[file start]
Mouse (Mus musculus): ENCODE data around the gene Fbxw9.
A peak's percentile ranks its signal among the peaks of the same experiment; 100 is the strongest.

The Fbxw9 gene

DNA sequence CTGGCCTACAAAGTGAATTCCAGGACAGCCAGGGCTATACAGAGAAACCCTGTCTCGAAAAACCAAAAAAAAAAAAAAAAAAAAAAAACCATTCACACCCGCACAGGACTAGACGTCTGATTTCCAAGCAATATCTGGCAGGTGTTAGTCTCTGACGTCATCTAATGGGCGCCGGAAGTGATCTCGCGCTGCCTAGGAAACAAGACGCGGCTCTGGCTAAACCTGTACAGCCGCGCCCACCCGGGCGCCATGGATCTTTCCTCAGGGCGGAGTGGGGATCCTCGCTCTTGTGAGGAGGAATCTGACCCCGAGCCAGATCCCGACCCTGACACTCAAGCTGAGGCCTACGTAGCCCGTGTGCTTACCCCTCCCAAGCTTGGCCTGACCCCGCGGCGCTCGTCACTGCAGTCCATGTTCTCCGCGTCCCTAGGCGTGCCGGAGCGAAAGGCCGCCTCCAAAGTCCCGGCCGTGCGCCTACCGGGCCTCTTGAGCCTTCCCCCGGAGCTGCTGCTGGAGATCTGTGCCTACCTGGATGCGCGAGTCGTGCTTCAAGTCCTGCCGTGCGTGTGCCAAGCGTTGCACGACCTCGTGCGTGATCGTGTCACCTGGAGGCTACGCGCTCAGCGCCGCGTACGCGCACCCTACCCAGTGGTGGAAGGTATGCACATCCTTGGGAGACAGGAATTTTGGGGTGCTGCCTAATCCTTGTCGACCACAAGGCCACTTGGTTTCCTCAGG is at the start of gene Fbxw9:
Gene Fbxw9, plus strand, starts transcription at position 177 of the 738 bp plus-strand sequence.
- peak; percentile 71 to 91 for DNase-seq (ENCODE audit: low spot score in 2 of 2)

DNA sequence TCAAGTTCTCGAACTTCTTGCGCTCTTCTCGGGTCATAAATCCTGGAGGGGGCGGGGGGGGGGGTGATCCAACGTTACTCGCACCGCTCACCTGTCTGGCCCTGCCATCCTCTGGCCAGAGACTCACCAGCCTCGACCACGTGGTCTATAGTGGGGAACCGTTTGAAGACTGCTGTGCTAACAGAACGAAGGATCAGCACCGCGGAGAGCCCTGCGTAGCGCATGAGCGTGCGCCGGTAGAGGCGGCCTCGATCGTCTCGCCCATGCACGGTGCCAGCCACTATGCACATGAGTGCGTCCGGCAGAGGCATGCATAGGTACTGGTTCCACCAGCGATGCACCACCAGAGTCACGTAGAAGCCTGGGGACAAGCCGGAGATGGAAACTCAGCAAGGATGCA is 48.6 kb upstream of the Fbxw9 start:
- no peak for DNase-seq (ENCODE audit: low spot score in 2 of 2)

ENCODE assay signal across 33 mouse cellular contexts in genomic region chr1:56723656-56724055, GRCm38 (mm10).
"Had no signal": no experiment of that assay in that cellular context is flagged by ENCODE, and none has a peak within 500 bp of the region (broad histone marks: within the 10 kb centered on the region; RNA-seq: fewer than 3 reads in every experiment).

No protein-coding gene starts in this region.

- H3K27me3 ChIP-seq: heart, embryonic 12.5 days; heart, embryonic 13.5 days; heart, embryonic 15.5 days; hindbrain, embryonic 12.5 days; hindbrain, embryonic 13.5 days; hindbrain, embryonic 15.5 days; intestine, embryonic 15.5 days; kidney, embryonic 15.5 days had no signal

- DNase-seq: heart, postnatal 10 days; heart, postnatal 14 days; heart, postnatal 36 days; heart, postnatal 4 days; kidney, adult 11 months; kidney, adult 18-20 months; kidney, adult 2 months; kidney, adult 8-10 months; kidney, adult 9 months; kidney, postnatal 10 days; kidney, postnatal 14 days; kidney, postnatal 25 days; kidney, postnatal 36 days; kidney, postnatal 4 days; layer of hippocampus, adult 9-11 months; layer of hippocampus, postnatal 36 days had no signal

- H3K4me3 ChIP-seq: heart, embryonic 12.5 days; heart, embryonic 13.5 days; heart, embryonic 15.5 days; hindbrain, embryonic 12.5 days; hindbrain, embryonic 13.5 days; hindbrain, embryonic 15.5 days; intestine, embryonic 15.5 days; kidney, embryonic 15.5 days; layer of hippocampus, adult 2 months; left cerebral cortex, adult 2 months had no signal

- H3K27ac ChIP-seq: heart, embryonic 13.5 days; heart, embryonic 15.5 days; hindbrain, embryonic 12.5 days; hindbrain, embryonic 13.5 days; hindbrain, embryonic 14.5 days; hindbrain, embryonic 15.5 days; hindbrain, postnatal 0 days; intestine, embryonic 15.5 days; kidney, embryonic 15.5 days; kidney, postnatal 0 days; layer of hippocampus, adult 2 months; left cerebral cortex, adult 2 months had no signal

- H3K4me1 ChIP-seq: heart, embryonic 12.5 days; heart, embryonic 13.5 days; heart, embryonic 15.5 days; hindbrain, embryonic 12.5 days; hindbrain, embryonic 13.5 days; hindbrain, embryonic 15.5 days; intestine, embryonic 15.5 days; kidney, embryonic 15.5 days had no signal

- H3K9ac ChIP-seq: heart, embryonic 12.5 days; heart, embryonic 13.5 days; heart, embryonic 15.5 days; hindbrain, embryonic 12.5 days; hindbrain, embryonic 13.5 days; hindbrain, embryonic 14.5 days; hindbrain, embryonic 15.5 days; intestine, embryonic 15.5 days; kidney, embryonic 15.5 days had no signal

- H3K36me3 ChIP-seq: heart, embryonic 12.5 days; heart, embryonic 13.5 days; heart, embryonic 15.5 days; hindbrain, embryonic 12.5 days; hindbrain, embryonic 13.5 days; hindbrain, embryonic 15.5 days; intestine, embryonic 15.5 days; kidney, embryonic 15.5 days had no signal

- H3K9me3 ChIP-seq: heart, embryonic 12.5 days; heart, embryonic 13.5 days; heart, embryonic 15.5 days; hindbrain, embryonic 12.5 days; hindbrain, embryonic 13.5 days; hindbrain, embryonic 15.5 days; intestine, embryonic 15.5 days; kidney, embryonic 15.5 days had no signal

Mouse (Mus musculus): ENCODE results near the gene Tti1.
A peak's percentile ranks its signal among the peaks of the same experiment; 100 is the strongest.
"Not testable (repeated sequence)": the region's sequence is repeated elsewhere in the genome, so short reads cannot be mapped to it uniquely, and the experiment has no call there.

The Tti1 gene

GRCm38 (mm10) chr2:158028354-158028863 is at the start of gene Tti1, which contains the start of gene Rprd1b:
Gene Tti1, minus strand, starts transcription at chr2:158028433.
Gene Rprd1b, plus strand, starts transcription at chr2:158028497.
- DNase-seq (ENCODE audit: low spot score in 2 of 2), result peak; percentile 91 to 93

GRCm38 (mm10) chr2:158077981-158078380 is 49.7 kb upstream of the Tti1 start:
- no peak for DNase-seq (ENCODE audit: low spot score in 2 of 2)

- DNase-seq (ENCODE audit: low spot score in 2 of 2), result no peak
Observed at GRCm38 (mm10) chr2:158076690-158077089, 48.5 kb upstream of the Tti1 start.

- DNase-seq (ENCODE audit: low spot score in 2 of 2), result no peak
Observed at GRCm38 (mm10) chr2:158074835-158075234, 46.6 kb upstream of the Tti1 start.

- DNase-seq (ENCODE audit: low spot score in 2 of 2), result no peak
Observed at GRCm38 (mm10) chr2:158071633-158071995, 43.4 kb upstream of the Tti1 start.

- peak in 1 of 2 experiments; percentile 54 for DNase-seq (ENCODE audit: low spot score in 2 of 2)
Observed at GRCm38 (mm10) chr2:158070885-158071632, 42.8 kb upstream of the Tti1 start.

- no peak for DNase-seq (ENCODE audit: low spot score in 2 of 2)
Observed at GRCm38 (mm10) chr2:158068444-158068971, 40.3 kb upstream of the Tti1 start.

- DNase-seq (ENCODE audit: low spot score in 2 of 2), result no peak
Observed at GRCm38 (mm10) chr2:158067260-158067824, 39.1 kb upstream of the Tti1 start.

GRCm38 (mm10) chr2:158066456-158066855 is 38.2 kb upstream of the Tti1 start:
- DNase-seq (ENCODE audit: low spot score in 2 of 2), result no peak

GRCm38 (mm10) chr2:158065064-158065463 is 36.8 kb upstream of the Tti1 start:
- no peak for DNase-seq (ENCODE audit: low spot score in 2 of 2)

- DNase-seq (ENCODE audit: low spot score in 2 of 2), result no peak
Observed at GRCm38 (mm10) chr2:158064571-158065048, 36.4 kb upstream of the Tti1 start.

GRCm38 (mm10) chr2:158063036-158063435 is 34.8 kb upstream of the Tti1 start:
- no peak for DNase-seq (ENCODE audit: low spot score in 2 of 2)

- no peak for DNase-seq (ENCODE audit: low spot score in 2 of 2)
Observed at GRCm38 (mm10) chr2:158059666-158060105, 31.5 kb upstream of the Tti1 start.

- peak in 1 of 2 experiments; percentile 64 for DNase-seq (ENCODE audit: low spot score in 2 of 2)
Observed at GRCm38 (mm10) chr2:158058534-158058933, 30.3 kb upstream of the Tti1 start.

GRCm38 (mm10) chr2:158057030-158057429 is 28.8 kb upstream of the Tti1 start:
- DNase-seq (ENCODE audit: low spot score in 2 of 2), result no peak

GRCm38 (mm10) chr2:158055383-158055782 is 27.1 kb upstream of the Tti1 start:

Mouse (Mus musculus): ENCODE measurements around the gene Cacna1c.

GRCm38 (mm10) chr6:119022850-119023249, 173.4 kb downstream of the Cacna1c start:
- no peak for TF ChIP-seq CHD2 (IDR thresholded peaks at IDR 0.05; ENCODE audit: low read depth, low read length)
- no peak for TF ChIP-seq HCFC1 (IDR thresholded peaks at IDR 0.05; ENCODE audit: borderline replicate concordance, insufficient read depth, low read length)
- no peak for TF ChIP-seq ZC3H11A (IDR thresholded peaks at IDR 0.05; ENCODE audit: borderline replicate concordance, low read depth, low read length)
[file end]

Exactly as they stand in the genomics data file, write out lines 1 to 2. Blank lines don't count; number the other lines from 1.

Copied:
Mouse (Mus musculus): ENCODE data around the gene Fbxw9.
A peak's percentile ranks its signal among the peaks of the same experiment; 100 is the strongest.